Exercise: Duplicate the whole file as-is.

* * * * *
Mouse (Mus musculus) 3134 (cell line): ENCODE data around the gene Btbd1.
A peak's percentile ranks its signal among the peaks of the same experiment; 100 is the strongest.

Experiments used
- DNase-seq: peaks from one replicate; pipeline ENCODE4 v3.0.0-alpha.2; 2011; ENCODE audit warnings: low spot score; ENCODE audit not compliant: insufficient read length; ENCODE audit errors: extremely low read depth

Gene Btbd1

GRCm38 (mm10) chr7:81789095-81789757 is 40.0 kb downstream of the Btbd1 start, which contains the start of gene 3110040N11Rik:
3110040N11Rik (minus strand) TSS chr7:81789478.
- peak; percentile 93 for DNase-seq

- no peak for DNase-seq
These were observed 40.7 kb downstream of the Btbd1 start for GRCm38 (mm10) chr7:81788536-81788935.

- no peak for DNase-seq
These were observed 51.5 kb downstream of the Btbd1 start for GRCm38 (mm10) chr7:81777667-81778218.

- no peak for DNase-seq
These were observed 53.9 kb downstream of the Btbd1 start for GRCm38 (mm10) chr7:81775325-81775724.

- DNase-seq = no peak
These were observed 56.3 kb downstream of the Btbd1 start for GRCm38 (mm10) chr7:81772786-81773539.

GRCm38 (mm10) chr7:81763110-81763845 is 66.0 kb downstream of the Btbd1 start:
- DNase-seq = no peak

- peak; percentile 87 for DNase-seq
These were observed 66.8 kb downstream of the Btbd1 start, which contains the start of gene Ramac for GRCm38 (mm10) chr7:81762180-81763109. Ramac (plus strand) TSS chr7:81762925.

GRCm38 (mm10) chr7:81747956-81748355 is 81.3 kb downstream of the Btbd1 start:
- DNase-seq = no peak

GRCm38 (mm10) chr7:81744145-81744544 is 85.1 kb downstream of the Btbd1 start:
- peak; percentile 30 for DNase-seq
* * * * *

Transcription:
Mouse (Mus musculus) 3134 (cell line): ENCODE data around the gene Btbd1.
A peak's percentile ranks its signal among the peaks of the same experiment; 100 is the strongest.

Experiments used
- DNase-seq: peaks from one replicate; pipeline ENCODE4 v3.0.0-alpha.2; 2011; ENCODE audit warnings: low spot score; ENCODE audit not compliant: insufficient read length; ENCODE audit errors: extremely low read depth

Gene Btbd1

GRCm38 (mm10) chr7:81789095-81789757 is 40.0 kb downstream of the Btbd1 start, which contains the start of gene 3110040N11Rik:
3110040N11Rik (minus strand) TSS chr7:81789478.
- peak; percentile 93 for DNase-seq

- no peak for DNase-seq
These were observed 40.7 kb downstream of the Btbd1 start for GRCm38 (mm10) chr7:81788536-81788935.

- no peak for DNase-seq
These were observed 51.5 kb downstream of the Btbd1 start for GRCm38 (mm10) chr7:81777667-81778218.

- no peak for DNase-seq
These were observed 53.9 kb downstream of the Btbd1 start for GRCm38 (mm10) chr7:81775325-81775724.

- DNase-seq = no peak
These were observed 56.3 kb downstream of the Btbd1 start for GRCm38 (mm10) chr7:81772786-81773539.

GRCm38 (mm10) chr7:81763110-81763845 is 66.0 kb downstream of the Btbd1 start:
- DNase-seq = no peak

- peak; percentile 87 for DNase-seq
These were observed 66.8 kb downstream of the Btbd1 start, which contains the start of gene Ramac for GRCm38 (mm10) chr7:81762180-81763109. Ramac (plus strand) TSS chr7:81762925.

GRCm38 (mm10) chr7:81747956-81748355 is 81.3 kb downstream of the Btbd1 start:
- DNase-seq = no peak

GRCm38 (mm10) chr7:81744145-81744544 is 85.1 kb downstream of the Btbd1 start:
- peak; percentile 30 for DNase-seq